that went to the terrorist groups such as Hezbollah. Predictably, the 
Iranian regime moved swiftly to quash the demonstrations and throttle 
social media.
  More than 1,000 Iranians were jailed, dozens were killed. H. Res. 676 
condemned this brutal violence back in January, called for targeted 
sanctions to hold the regime to account. But today we act to make good 
on that call, because the bill before us today, Chairman McCaul's H.R. 
4744, requires the administration to determine whether senior Iranian 
officials should be sanctioned for human rights abuses. And it also 
requires determinations on whether Iranian businesses should be 
sanctioned for public corruption with respect to those who are involved 
in corruption. And it mandates sanctions on those officials responsible 
for Iran's wrongful, politically motivated jailing of U.S. citizens.
  Mr. Speaker, for years the regime in Tehran has systematically beat 
down all opposition inside Iran. It regularly uses brutal tactics back 
in Iran, including torture and mass executions, as it seeks to export 
violence and radical ideology abroad as well. I think all of us can 
think back to that 1979 revolution and contemplate how much better Iran 
would have been had it not went off onto a path of becoming a rogue 
state.
  As this legislation details, today the regime flagrantly disregards 
commitments it has made to respect the fundamental rights of the 
Iranian people. Many of us recall the barbaric mass executions carried 
out over a 4-month period in 1988. And I dare say, if you know any 
Persians, if you know people who escaped from Iran, you know that, 
during that period of time leading up to 1988, there were over 30,000 
students and young professionals who lost their lives as a consequence.
  We know that the political prisoners there went through a grueling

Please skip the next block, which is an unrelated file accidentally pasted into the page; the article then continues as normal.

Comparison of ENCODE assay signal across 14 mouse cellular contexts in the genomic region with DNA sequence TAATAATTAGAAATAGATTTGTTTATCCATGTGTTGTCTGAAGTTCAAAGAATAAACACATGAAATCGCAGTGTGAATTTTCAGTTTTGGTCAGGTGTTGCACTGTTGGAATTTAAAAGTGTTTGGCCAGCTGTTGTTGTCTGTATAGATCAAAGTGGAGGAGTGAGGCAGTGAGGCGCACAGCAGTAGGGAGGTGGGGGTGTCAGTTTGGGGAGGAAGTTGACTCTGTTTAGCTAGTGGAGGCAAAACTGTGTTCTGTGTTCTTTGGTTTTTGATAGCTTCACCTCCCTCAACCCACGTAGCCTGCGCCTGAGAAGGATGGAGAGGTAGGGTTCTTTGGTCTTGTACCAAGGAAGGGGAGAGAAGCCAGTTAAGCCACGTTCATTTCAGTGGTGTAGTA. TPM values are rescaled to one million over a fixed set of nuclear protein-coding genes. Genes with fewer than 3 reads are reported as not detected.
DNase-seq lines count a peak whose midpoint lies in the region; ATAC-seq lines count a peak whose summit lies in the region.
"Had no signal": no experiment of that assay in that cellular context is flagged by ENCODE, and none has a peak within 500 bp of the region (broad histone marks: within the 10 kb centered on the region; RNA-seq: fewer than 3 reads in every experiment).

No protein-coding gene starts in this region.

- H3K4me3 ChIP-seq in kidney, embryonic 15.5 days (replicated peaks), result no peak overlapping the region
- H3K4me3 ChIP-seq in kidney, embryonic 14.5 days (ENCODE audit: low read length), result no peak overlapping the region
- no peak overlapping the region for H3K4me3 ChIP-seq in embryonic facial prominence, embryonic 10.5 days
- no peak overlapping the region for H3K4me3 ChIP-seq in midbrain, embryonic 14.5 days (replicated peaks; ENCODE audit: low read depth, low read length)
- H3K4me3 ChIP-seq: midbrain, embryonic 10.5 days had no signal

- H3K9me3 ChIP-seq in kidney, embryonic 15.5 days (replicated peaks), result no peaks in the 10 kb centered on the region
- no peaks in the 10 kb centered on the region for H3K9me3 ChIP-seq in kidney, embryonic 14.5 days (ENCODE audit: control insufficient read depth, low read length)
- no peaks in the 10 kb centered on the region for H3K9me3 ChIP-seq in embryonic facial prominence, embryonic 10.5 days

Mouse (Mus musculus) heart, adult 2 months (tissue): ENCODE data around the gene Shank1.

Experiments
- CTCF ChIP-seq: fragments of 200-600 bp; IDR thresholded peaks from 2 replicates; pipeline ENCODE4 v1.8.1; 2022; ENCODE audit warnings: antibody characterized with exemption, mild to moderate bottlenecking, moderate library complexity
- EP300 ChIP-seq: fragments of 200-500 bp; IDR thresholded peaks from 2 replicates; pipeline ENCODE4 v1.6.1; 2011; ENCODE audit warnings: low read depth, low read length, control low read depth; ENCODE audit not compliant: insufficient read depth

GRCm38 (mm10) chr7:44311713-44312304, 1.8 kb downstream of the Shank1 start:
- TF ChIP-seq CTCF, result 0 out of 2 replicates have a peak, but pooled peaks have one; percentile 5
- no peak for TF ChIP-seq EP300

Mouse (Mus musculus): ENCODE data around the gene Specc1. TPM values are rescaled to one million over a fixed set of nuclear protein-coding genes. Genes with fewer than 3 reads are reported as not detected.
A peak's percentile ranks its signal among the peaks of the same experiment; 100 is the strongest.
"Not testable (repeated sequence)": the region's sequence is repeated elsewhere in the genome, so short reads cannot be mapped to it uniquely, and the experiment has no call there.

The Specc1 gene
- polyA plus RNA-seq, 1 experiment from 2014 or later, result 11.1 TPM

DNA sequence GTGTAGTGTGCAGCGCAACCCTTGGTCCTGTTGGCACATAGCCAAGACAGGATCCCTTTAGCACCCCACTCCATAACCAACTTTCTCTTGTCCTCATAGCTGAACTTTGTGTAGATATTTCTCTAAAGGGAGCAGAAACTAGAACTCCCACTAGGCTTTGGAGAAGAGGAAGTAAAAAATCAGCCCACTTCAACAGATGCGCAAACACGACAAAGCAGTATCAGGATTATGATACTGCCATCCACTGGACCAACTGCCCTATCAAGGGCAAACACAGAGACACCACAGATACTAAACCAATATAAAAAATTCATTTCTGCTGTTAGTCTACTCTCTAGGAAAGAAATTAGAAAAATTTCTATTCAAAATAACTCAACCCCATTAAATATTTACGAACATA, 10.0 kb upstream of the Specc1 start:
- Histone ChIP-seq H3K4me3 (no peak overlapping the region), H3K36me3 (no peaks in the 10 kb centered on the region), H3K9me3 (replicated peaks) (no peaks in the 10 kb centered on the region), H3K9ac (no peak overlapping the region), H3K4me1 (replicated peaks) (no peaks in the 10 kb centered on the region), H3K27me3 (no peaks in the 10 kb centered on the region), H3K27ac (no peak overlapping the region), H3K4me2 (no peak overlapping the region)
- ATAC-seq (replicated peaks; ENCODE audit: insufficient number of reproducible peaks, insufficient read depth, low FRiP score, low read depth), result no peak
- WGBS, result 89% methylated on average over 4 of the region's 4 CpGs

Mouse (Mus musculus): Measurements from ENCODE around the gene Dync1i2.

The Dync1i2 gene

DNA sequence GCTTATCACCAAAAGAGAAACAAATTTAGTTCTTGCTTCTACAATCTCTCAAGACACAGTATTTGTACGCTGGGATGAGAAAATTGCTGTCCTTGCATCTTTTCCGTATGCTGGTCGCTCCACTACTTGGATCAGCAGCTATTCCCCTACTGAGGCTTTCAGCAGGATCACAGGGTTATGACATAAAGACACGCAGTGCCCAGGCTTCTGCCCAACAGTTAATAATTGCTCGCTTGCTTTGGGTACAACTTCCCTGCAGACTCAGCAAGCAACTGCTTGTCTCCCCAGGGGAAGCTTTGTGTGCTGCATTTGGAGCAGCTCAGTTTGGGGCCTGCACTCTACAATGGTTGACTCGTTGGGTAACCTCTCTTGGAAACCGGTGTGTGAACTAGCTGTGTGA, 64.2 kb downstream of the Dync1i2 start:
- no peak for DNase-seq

experience, in Evin Prison and other prisons. Many were executed by 
hanging, many by firing squad. They refused to renounce their political 
affiliations, and that was the fate that was handed out to them.

[[Page H3467]]

  And today the regime still persecutes ethnic and religious minority 
groups; such as, the Baha'i; Christians, of course; Sufi; Sunni; 
dissenting Shia Muslims. And we all remember the way the ayatollah 
brutally suppressed the peaceful political dissent during the Green 
Revolution, during which the previous administration remained 
embarrassingly silent, in my view. And many of us here on this floor 
today spoke up often at that time about that dissent during the Green 
Revolution, because I think this was a real opportunity missed by the 
United States.
  So again, Mr. Speaker, I want to thank Chairman McCaul and I want to 
thank Ranking Member Engel for their leadership on this legislation. I 
am glad we have strong bipartisan support for this measure. Regardless 
of how one views the Iran nuclear agreement, it is critical that the 
United States and our allies continue to press Iran for its dangerous 
and threatening acts that fall outside of the JCPOA.
  This is an area where officials from both the Trump and Obama 
administrations agree, and they agree for good reason here. Remember, 
this is the same regime that is holding American citizens, including 
one who is in very poor health, on sham charges in one of the largest 
ransom schemes, from my standpoint, that was ever devised.
  This regime, of course, held its first American hostages in 1979, 
when it overran our U.S. Embassy. The regime's MO remains the same. It 
is far past time the regime faced consequences for its attacks on 
Iranians and Americans alike.
  Mr. Speaker, I reserve the balance of my time.

                                         House of Representatives,


                                  Committee on Ways and Means,

                                   Washington, DC, April 13, 2018.
     Hon. Edward R. Royce,
     Chairman, Committee on Foreign Affairs,
     Washington, DC.
       Dear Chairman Royce: I am writing with respect to H.R. 
     4744, the ``Iran Human Rights and Hostage-Taking 
     Accountability Act,'' on which Ways and Means was granted an 
     additional referral.
       As a result of your having consulted with us on provisions 
     in H.R. 4744 that fall within the Rule X jurisdiction of the 
     Committee on Ways and Means, I agree to waive formal 
     consideration of this bill so that it may move expeditiously 
     to the floor. The Committee on Ways and Means takes this 
     action with the mutual understanding that we do not waive any 
     jurisdiction over the subject matter contained in this or 
     similar legislation, and the Committee will be appropriately 
     consulted and involved as the bill or similar legislation 
     moves forward so that we may address any remaining issues 
     that fall within our jurisdiction. The Committee also 
     reserves the right to seek appointment of an appropriate 
     number of conferees to any House-Senate conference involving